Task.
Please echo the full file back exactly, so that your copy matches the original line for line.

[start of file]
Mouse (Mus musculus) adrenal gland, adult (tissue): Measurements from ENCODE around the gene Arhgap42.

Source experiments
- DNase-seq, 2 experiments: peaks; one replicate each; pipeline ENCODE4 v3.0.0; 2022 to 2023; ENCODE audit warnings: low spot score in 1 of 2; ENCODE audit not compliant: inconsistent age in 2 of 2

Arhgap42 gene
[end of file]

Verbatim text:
Mouse (Mus musculus) adrenal gland, adult (tissue): Measurements from ENCODE around the gene Arhgap42.

Source experiments
- DNase-seq, 2 experiments: peaks; one replicate each; pipeline ENCODE4 v3.0.0; 2022 to 2023; ENCODE audit warnings: low spot score in 1 of 2; ENCODE audit not compliant: inconsistent age in 2 of 2

Arhgap42 gene